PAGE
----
Aaron and I recently attended an intensive fund managers presentation day in Auckland, where 16 fund managers did presentations on an aspect of investing and then did a promotional spiel for their investment funds.
It was a really good day, with lots of interesting and useful information. Funnily enough, there was very little real alarm in the fund managers world around Coronavirus!
One of the managers spoke about “a trend vs an event” and I thought that this was a really useful statement that was worth expanding on.
Let’s start with the easier of the two.
An event is a “thing (singular) that happens or takes place, especially one of importance”. (Oxford dictionary)
Obviously, Covid-19 is an event.
We had SARS in 2003, which was a similar event in nature. It originated in China close to Hong Kong, and while it had a lower spread rate than coronavirus, it had a fatality rate of close to 10%.
The S&P 500 initially fell by 16.2% but after 6 months from the outbreak in April 2003, the S&P 500 was up by 14.59%.
When Ebola struck in March 2014 (with a 28% fatality rate), the markets fell just over 9% but after 6 months from the initial outbreak the markets were up by 5.34%.
When ZIKA struck in January 2016, the markets fell 6% but 6 months later, the S&P 500 was up by 12.03%.
The only medical outbreak event in living memory where the market had not fully recovered at the 6 month mark was HIV/AIDS (June 1981), where the S&P 500 was down by – 0.3% at the 6 month mark.
AIDS had a 100% fatality rate at that time, and a phenomenal amount of stigma around it.
An event-driven investment strategy would involve taking advantage of temporary investment mispricing. It requires expertise and immediate action to take advantage of the event.
As the fund manager said, an event is also an opportunity to stop and examine your current strategy, as an event can bring things to light that you may not have considered.
One of the big issues that this Covid – 19 has highlighted is the importance of having a diversified supply chain.
It has been quite astonishing to me that some of the worlds largest companies (like Apple) have thrown all of their eggs in one basket and assembles nearly all of its iPhones in one place!
Similarly, it also shows the weakness of selling all of your product into one market, instead of having a diversified sales strategy.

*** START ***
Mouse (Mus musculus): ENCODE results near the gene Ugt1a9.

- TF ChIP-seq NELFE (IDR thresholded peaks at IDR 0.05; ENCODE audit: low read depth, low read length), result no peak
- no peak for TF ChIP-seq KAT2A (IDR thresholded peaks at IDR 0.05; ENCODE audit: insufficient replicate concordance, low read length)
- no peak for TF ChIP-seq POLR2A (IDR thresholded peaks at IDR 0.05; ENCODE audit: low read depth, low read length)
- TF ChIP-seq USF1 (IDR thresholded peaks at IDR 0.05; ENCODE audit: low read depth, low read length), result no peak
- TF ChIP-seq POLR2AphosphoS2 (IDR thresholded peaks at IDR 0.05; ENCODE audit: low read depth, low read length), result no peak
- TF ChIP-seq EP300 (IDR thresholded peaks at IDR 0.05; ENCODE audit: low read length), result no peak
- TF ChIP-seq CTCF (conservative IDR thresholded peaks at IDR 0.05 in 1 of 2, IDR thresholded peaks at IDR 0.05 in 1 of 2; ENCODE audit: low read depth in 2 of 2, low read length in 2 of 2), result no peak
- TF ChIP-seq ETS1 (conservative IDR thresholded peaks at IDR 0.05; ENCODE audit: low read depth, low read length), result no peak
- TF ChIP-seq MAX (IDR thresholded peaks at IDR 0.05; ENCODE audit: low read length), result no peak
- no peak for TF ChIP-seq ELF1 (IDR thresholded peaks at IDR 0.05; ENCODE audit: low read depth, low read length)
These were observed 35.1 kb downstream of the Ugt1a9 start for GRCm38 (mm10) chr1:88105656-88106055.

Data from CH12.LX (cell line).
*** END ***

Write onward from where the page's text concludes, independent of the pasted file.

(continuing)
On the other hand, a trend is a “general direction in which something is developing or changing” (Oxford dictionary)
Trends are more important to investors, as they create opportunities for long term future growth, or they can create “stranded assets” which are of little or no value to the person who owns them.
Some of the interesting positive investment trends of the moment include disruptive technology (such as artificial intelligence, energy storage, robotics), genome sequencing and sustainable impact investing.
Some of the interesting negative trends of the moment include fossil fuel shares. There is potentially a growing trend underway for sovereign pension funds to withdraw their investment from fossil fuel shares, which has started in Europe. The NZ Government has announced that default KiwiSaver providers are not allowed to hold fossil fuel shares in the default KiwiSaver funds from 1 July 2021. Another negative trend is the ownership of tobacco company shares. Many large superannuation funds in Australia are now bowing to investor pressure and divesting themselves of tobacco shares. When there is a large sale of shares taking place, the lower demand eventually reduces the price.
Trends can create or permanently destroy investment wealth. Events usually do not create or permanently destroy investment wealth, unless they were bad investments to start with.
The key take out from this is, when the markets are having a tantrum and the media are running around screaming that the sky is falling, ask yourself – is this an event or a trend? If it is an event, sit it out.
It will have a short term impact on your investment but in a few years, you won’t even recall it. If it is a trend, make some further enquiries about whether your investment is favourably or negatively positioned around the trend.
Janet Natta is a financial adviser and director of Smart Money Advice, offering investment portfolio construction and management services to clients throughout NZ, as well as comprehensive financial planning advice to assist clients to build and protect wealth to achieve their dreams.
DISCLAIMER: The information contained in this article represents the views of the author. It is based on information believed but not warranted to be correct. Any views or information, whilst given in good faith, are given with an express disclaimer of responsibility and no right shall rise against any of the authors or Smart Money Advice or their employees either directly or indirectly out of any views, advice or information.